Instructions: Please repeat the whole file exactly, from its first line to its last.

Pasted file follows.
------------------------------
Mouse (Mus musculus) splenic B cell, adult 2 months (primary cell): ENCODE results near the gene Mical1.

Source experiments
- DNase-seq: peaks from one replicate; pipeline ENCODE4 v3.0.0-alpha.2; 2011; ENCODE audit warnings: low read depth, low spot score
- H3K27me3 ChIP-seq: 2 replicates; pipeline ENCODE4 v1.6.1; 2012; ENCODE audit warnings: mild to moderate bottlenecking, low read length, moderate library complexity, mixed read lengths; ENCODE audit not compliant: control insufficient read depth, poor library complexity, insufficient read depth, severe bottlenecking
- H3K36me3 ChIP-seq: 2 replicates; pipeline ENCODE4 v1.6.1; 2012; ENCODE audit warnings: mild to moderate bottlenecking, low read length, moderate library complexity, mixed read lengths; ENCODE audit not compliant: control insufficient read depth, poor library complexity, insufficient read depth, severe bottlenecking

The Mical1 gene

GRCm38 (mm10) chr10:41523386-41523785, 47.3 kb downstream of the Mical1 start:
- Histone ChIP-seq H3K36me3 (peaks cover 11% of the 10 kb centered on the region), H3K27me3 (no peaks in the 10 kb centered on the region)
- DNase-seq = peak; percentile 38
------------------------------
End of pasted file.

Mouse (Mus musculus) splenic B cell, adult 2 months (primary cell): ENCODE results near the gene Mical1.

Source experiments
- DNase-seq: peaks from one replicate; pipeline ENCODE4 v3.0.0-alpha.2; 2011; ENCODE audit warnings: low read depth, low spot score
- H3K27me3 ChIP-seq: 2 replicates; pipeline ENCODE4 v1.6.1; 2012; ENCODE audit warnings: mild to moderate bottlenecking, low read length, moderate library complexity, mixed read lengths; ENCODE audit not compliant: control insufficient read depth, poor library complexity, insufficient read depth, severe bottlenecking
- H3K36me3 ChIP-seq: 2 replicates; pipeline ENCODE4 v1.6.1; 2012; ENCODE audit warnings: mild to moderate bottlenecking, low read length, moderate library complexity, mixed read lengths; ENCODE audit not compliant: control insufficient read depth, poor library complexity, insufficient read depth, severe bottlenecking

The Mical1 gene

GRCm38 (mm10) chr10:41523386-41523785, 47.3 kb downstream of the Mical1 start:
- Histone ChIP-seq H3K36me3 (peaks cover 11% of the 10 kb centered on the region), H3K27me3 (no peaks in the 10 kb centered on the region)
- DNase-seq = peak; percentile 38